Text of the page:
Schools Don’t Need Donations From Chance and Ellen — They Need Government Funding
This former teacher does not share Chance’s optimism in the public education system’s ability to do the right thing with the money.
This week, Chance the Rapper announced he would be donating $1 million to Chicago’s public schools. The news came after he met with Illinois Governor Bruce Rauner after Rauner vetoed a bill that would have provided $215 million to Chicago schools. That money could have covered wages — in addition to school supplies and infrastructure improvements for Chicago schools.
During their meeting, Rauner provided a lot of “vague” responses to Chance’s questions about why the law was vetoed, and came up with no next steps.
So Chance donated $1 million dollars in future concert revenue to Chicago’s public schools.
A kingly move to say the least. I, for one, could not be more happy for the children of Chicago. But I have been here before. I have to say: don’t start your public-education Gofundme pages yet.
Public school systems receive donations all the time. To protect the district and the donors they set up foundations, which manage the money and allocate it to the schools per donor instructions. Therefore, private money becomes public money, which means there is an expectancy of transparency and scrutiny. However, these donations can only be used in limited ways: to purchase supplies, teacher trainings, infrastructure improvements and other tangible items. It cannot go to operational budgets and wages.
However, these donations are also vulnerable to mismanagement. Remember when Ellen De Generes, Lowe’s and Justin Bieber donated $500,000 to fix the gaping roof hole and gym floor in Spain Elementary in Detroit back in February 2016? The check was cut to the Detroit Public Schools Foundation (not the actual school, which could have been seen as a conflict of interest), where it got tied up in a bidding war between district cronies and greedy contractors who wanted to be listed as the business that fixed Spain. The story got lost after the school principal went to prison for accepting $23,000 in kickbacks. The state finally relinquished control of the district to a locally elected school board. And here we are, a year later — under no fanfare, the gym floor was fixed and the roof was patched. But the school is operating with four classrooms that don’t have a full time teacher, and a canceled performing arts program.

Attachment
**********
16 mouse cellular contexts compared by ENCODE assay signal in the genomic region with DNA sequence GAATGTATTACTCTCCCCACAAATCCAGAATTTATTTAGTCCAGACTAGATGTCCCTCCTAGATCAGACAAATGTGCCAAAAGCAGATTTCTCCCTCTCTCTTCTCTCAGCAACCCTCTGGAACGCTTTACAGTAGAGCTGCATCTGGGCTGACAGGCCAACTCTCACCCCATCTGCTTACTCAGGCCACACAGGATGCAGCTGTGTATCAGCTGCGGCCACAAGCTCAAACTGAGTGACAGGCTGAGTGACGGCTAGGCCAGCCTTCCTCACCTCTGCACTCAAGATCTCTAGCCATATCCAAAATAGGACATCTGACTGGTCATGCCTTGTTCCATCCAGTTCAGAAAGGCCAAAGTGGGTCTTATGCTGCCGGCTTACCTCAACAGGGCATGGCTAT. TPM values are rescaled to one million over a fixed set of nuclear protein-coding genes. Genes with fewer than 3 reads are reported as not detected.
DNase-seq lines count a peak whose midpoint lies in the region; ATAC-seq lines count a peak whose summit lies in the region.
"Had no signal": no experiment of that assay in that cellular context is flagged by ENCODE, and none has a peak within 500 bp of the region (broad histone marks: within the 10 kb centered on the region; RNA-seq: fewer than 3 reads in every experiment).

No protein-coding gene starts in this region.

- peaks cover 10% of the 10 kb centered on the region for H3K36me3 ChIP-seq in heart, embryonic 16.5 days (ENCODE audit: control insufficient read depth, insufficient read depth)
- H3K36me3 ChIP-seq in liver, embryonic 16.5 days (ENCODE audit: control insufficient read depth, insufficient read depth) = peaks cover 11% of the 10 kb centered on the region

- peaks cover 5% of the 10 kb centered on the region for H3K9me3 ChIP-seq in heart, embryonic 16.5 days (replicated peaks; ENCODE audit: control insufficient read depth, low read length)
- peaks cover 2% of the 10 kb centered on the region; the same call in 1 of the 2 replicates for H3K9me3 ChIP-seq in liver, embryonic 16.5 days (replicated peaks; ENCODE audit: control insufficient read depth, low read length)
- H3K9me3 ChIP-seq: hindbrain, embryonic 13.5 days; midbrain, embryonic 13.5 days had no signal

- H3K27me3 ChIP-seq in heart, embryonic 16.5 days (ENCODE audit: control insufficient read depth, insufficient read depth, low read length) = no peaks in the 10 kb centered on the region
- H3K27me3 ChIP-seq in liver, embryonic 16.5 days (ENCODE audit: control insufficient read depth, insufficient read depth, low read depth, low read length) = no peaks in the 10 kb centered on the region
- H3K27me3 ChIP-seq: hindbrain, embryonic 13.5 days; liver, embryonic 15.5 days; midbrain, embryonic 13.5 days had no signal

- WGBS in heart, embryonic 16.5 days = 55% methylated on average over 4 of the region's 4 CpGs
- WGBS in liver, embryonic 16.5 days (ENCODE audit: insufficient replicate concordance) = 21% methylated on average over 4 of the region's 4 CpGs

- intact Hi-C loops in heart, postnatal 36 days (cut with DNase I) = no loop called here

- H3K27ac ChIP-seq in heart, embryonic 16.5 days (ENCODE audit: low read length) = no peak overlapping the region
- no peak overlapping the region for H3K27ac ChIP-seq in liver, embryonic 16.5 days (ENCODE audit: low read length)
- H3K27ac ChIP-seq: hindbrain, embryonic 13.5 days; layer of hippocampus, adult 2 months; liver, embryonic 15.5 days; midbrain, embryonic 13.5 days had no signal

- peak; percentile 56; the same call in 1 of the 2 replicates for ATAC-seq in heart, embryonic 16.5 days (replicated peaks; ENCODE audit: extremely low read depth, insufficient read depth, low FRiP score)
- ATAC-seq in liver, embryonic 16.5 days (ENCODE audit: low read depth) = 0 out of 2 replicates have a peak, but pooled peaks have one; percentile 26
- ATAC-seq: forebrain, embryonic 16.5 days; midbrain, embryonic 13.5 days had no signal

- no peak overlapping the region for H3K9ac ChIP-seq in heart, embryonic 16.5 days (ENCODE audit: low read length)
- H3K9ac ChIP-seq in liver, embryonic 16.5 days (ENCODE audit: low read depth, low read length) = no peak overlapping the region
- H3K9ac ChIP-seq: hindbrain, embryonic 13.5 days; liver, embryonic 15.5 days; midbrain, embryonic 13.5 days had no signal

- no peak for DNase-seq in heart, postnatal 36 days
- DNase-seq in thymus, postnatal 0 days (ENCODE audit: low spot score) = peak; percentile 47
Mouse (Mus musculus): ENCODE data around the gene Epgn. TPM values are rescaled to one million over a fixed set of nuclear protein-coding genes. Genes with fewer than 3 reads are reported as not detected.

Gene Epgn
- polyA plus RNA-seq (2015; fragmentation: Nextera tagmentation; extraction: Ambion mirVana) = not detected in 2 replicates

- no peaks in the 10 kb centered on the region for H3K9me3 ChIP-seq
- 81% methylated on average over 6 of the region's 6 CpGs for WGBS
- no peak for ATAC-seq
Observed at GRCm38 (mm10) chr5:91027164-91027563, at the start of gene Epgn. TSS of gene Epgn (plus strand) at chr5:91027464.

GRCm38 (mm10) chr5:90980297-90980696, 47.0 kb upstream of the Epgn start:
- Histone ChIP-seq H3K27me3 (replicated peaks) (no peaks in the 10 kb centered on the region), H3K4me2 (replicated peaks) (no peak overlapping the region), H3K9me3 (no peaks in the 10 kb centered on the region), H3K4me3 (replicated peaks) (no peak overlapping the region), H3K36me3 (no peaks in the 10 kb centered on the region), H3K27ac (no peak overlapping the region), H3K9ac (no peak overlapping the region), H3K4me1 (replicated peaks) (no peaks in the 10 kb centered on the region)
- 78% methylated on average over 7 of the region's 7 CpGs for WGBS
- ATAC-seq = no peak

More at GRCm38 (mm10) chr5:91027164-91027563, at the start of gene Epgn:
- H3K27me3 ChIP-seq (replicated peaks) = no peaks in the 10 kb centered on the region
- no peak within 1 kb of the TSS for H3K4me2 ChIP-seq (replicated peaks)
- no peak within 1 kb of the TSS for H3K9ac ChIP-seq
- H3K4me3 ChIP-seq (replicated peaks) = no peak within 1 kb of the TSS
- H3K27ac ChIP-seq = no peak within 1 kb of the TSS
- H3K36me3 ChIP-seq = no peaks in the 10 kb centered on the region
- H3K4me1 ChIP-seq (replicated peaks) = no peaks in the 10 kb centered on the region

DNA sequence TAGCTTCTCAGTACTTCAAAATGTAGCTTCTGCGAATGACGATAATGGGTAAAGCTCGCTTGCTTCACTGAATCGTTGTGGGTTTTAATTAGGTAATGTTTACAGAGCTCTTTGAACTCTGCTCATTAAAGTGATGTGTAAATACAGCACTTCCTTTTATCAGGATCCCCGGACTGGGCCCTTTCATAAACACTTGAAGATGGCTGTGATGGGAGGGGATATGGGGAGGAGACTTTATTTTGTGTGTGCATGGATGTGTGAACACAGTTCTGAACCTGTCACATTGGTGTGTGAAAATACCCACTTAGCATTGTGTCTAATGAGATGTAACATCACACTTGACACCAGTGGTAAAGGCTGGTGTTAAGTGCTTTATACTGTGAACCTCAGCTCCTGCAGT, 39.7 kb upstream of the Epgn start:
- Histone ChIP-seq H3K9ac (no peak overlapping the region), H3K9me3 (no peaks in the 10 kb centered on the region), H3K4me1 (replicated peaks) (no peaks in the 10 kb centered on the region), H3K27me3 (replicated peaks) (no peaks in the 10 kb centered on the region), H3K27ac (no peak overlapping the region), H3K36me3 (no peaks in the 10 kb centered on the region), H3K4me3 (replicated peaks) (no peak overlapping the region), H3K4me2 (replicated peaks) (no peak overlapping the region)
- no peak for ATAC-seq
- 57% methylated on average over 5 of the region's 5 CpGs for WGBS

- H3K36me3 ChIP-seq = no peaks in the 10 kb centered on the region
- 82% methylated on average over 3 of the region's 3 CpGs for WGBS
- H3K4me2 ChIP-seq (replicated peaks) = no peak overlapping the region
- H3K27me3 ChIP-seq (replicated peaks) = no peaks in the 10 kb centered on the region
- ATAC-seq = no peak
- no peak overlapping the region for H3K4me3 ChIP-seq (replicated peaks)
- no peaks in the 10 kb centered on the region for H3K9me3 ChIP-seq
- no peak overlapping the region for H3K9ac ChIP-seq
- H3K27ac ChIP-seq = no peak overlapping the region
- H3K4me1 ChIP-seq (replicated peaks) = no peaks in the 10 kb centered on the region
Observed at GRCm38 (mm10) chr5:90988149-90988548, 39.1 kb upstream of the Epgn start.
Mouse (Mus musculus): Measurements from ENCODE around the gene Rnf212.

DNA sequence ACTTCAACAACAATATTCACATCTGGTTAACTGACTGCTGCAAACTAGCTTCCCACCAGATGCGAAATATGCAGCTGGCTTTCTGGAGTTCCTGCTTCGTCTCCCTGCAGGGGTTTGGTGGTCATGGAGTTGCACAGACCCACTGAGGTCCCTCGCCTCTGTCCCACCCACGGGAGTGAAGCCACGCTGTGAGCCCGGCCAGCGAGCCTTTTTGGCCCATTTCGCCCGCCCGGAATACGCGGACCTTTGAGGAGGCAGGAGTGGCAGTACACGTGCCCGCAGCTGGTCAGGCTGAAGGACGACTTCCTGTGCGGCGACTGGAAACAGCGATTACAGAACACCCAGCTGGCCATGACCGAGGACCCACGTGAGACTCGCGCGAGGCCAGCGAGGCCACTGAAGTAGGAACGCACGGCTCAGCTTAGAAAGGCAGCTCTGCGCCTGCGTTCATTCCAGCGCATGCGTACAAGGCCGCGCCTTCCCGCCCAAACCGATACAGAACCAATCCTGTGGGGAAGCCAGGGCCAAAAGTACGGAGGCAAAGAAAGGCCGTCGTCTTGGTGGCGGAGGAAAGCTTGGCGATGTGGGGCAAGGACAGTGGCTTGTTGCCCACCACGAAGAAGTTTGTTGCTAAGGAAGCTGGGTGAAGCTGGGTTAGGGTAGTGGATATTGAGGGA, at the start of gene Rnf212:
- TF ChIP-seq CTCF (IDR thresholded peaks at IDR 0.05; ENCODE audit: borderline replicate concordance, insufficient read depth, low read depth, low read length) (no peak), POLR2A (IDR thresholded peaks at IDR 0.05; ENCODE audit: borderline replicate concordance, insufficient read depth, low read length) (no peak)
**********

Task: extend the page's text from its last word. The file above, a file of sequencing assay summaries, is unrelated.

Schools don’t need donations — they need government funding. Legislators are always adamant that when governments cut school funding, it doesn’t manifest in clear and obvious harm to students. That would be a public relations nightmare. Instead, they make cuts that harm adults at the root, and let the harm to students emerge as some casual series of unfortunate events.
For example, ancillary stuff is the first to go. Make the teachers or parents purchase some more school supplies. Then lay off your lunch aides, janitors and bus drivers. After that, if you need to contract out school services, which alleviates the need to pay pensions and health care costs. Legislators and district superintendents will argue that contracting services out will stimulate small business.
Then they cut teacher salaries. Sometimes they stop contributing to teachers’ retirement funds, or stop subsidizing their health care. I remember when they did away with paid maternity leave for teachers. Can you imagine that a female-run industry, such as education, has no maternity leave benefits? If the Powers That Be are feeling really bold, they will say something like, “a teacher pay freeze is in effect” or “across-the-board 10 percent cuts.” I have seen both happen.
As a result of this, teacher burnout increases. Teachers begin leaving their jobs in the middle of the school year, or changing careers while they are still in their 20s. The workload becomes too much and the payoffs too small. Meanwhile, donations roll into the foundations. Teachers don’t need more supplies or trainings. They need professional investment. Do you know that teachers have to continue to pay for upper-level college credits to maintain their certifications? Classes they pay for themselves?
The election of President Donald Trump — and the appointment of Betsy DeVos as his Education Secretary — won’t do education funding any favors.
Again, I am so happy that Chance took this opportunity to be about what he was talking about with Gov. Rauner. But when are we going to stop buying bulletin board paper, smart boards and tablets, and start investing in the people who will be managing these necessary supplies? By continuing to make donations, you are throwing money at the problem. The idea of a respectable wage for educators will never go away. So, this former teacher does not share Chance’s optimism in the public education system’s ability to do the right thing with the money. But I do know that Chance the Rapper’s fans, like me, will be watching closely.
Correction: An earlier version of this article erroneously described what happened to the $500,000 donation from Ellen Degeneres, Justin Bieber and Lowe’s. The error has been corrected.